I had intended to ask a question about the re-invigoration of the protest song in the age of Donald Trump, but I didn't in the end, mainly because I could see Karren had a whole series of things she wanted to say about issues such as quotas, safe spaces, and how these issues related to Louder Than Words itself. It was noted at this point that this was a panel of two women and two men, with a female chair, which is very unusual.

I sympathise with Karren's take on it, and we discussed it at length throughout the weekend. I began to wonder why I wasn't angrier about feeling unrepresented at Louder Than Words and, having thought about it since, I've realised that part of it is that I've got used to moving in areas of the music industry where I'm thoroughly unrepresented and, while not at all happy about that state of affairs, I have a really long list of cultural battles that I'm fighting, some on my behalf, some on the behalf of women who have come before me, and I simply do not have the time or the mental resources to fight all of those really important battles all at the same time, continuously. As such, I do perhaps choose to pick my battles a bit more than I maybe feel I should. It is a compromise, and not necessarily a happy one. Some of the issues Karren raised relate to the music industry at large, also to academia (as another person at the music and protest Q&A pointed out, very eloquently) and I have, in a way, written about issues of gender, representation and the music industry at length a few times now, most notably in my piece for The F-Word on women and the UK music press in 2012, and more recently in summer 2017 on the theme of women and music festivals, an issue regular readers of my blog will know I did a lot of work on this summer. The whole range of related issues of hidden histories, cultural representation, and alternative cultural narratives are, inevitably, at the heart of a lot of my writing work. And will no doubt continue to drive it.

I wasn't sure what to do with myself for most of the rest of Sunday as there wasn't really anything else on the bill that day that I had strong feelings about attending. This worked out quite well in the end in that I spent a lot of time in conversation with various people and actually only attended two other events, the first of which was The Unsung.

For some reason, I'd got it into my head that The Unsung was going to be an Unthanks esque gentle folk affair, but it wasn't at all. Instead, this "funeral party for the forgotten fallen heroes of music" was a spoken word performance by Genevieve Carver and her band. The concept is brilliant: Poems celebrating the lives of those forgotten men and women who have died in music related circumstances. From Sandor Feher, a musician on the Costa Concordia ferry who helped passengers escape when it was sinking but drowned when he went back to try and rescue his violin, to Asumi Nagakiya, a steel pan player who was raped and murdered during or after Carnival in Trinidad, to Scott Johnson, a drum technician working for Radiohead in 2012 who died when the stage he was working on collapsed on top of him. I think the two strongest pieces, for me, were 'The Eagles of Death', for the 89 victims of the Bataclan concert attack in November 2015, and 'The Unsung' for the victims of the live music ban in Mali, 2012-13.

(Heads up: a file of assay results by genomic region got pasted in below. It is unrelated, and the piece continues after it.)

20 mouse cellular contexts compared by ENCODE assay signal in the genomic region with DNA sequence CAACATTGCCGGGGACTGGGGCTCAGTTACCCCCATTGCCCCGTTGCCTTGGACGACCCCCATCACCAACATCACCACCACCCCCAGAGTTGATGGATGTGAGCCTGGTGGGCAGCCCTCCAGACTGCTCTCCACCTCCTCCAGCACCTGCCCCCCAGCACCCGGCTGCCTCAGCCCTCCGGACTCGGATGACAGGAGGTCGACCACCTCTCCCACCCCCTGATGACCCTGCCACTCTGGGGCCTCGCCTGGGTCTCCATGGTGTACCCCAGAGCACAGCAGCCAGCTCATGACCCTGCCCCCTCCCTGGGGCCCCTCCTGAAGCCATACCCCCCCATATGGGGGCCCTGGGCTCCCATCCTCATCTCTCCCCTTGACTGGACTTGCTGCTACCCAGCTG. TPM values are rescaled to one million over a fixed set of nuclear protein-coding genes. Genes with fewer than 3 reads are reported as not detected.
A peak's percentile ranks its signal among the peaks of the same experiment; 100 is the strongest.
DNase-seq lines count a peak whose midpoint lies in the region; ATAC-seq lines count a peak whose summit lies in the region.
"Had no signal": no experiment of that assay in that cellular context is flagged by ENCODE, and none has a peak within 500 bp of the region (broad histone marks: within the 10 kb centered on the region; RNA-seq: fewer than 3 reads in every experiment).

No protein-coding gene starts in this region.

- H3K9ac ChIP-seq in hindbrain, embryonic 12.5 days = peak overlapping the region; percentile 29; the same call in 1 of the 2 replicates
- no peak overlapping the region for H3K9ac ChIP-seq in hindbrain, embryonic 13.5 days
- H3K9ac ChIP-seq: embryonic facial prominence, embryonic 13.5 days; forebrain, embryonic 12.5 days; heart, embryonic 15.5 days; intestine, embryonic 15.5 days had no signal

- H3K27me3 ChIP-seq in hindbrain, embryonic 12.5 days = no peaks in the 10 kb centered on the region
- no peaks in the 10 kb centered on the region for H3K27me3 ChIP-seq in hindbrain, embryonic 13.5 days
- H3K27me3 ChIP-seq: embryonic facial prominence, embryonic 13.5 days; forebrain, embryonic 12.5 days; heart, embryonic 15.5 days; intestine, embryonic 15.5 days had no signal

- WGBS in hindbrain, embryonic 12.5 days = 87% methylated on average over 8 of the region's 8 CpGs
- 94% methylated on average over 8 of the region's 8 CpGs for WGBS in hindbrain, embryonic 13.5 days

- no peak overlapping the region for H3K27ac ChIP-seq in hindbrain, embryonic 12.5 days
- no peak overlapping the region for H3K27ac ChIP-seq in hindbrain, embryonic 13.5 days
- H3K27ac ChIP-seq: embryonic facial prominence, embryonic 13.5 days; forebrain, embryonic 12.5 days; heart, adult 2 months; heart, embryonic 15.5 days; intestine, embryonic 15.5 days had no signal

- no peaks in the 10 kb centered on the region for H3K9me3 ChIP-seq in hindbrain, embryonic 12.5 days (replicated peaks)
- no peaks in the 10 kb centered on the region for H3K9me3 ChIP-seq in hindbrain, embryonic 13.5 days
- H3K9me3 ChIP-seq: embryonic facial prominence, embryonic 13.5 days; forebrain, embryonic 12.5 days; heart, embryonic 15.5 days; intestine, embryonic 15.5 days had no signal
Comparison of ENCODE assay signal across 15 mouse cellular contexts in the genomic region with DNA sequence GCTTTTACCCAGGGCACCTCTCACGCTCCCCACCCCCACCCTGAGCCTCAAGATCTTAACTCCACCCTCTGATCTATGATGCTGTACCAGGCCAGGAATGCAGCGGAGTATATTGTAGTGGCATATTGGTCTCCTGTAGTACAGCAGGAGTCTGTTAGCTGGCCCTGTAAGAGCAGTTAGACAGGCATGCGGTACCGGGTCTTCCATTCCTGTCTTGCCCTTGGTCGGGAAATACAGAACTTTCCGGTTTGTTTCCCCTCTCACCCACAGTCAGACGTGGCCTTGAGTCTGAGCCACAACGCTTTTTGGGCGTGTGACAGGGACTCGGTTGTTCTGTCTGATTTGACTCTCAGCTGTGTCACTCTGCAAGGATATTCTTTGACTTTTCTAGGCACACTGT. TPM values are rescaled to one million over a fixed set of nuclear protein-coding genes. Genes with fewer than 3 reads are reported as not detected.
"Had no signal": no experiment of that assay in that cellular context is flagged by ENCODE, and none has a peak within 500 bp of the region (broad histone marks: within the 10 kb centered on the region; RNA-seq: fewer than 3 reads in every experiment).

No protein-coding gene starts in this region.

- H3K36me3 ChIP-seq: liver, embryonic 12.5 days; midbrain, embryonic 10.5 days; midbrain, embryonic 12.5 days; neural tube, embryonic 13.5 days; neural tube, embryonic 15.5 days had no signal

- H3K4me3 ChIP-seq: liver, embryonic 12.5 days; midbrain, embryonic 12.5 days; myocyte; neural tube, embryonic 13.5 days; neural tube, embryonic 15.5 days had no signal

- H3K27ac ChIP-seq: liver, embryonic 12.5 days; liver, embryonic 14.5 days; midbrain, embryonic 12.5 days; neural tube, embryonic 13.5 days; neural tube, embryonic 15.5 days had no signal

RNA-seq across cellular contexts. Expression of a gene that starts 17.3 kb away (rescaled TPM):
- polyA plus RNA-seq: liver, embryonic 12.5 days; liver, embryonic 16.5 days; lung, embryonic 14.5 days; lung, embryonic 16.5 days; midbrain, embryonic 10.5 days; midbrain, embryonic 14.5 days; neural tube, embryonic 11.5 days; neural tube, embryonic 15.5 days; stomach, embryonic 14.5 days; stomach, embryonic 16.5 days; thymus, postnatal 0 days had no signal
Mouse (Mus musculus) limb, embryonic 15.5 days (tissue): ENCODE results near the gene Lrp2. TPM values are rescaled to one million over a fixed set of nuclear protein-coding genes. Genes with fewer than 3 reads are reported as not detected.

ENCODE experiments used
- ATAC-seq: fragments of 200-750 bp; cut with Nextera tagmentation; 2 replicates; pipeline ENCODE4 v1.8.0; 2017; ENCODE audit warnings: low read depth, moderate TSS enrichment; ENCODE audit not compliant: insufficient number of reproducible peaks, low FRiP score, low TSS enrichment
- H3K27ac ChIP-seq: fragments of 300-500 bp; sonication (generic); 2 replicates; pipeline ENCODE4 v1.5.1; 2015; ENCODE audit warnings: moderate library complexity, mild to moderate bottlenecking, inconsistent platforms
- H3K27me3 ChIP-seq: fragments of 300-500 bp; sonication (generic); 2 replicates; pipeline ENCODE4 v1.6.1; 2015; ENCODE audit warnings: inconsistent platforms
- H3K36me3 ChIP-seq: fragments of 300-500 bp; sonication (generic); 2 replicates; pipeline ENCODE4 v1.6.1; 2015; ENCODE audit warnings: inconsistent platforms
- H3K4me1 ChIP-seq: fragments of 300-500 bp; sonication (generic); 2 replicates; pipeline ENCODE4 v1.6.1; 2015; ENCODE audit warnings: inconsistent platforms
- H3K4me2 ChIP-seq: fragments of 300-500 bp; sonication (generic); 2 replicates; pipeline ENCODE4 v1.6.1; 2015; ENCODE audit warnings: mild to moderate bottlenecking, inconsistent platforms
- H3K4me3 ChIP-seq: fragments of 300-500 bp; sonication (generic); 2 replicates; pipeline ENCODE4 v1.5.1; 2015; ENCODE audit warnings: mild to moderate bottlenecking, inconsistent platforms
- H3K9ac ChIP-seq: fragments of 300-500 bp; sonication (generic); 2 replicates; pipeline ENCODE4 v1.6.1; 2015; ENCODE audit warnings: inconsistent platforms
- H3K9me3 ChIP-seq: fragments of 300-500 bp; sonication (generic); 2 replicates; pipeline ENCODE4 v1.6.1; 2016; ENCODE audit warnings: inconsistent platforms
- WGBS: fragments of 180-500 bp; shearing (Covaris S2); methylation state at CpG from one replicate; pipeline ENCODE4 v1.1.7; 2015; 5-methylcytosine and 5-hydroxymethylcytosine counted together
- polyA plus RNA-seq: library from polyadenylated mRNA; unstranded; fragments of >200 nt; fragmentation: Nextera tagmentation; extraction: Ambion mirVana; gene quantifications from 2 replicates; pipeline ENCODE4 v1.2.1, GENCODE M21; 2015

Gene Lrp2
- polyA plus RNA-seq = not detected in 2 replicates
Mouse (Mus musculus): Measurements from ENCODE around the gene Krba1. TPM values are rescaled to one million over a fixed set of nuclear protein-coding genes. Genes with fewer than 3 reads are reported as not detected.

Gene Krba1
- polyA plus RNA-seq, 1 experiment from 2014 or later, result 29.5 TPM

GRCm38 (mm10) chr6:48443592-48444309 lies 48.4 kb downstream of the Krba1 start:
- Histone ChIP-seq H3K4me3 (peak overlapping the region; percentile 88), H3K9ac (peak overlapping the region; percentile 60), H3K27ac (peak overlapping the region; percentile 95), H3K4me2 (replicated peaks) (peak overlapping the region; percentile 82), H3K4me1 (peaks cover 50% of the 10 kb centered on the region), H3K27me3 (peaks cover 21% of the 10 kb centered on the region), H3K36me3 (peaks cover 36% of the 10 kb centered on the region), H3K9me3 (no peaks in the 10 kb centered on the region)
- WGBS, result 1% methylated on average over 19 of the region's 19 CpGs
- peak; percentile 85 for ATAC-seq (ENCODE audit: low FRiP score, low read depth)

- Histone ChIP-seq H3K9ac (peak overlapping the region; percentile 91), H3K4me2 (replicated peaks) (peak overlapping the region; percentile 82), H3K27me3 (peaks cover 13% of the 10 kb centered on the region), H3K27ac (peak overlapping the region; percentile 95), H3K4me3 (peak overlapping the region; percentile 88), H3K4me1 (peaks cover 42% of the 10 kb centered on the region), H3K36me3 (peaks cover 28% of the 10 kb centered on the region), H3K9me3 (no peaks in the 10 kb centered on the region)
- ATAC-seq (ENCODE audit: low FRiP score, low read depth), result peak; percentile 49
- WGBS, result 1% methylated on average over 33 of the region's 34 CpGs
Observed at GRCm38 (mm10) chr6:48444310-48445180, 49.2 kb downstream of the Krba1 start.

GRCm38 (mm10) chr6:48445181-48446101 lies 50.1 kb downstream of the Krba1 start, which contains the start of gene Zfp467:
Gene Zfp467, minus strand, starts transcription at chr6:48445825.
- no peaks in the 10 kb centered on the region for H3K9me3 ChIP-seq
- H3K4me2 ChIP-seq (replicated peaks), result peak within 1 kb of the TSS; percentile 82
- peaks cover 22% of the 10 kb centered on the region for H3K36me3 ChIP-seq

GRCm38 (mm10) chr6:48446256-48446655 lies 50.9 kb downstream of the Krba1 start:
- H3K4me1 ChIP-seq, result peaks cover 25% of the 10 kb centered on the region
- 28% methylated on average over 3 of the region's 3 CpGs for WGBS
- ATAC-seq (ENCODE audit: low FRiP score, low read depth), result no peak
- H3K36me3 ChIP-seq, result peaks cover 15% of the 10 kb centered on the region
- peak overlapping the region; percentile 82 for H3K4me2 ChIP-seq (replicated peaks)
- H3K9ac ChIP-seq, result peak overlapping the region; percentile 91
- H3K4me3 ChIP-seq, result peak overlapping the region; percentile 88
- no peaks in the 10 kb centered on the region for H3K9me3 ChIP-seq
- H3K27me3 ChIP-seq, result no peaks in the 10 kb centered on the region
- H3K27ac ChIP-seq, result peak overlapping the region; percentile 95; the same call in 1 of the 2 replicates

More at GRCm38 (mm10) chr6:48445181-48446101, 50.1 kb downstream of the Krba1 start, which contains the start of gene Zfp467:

In a lot of ways, some of these pieces chimed quite nicely with both Dave Randall's book and with wider debates around music and protest, also with the treatment of women in music: 'The Lady In The Car' tells the story of Anne Naismith, a concert pianist who, much like Alan Bennett's Lady In The Van, fled her life to live in her car. Similarly, Lina Prokofiev, much mistreated wife of the composer, is the subject of 'The Fiery Angel'.

I was very impressed by The Unsung, it's a neat and innovative concept, beautifully executed and well researched.

My final talk of the day was Malcolm Boyle talking about Hoppy, aka John Hopkins of sixties counterculture and UFO fame. He is making a film about him, and showed lots of clips of the almost finished film to illustrate the talk, which is always a good way to add an extra vivid edge to a talk. The film does look really good and I found out quite a few things about the London countercultural scene that I hadn't known before, which is always nice.

I think I may have been the second youngest person in the room (there was a bloke there who looked younger than me), but I do have a gleaming of the counterculture, as I've read up on it at particular times, particularly recently as I had to do a lot of reading up on the underground press for my punk women and fanzines chapter for MUP. That said, neither of my parents were involved in the counterculture (though I suspect my mum might have quite liked to have been) and my main idea of UFO, I confess, probably comes from reading Jenny Fabian's Groupie when I was fifteen.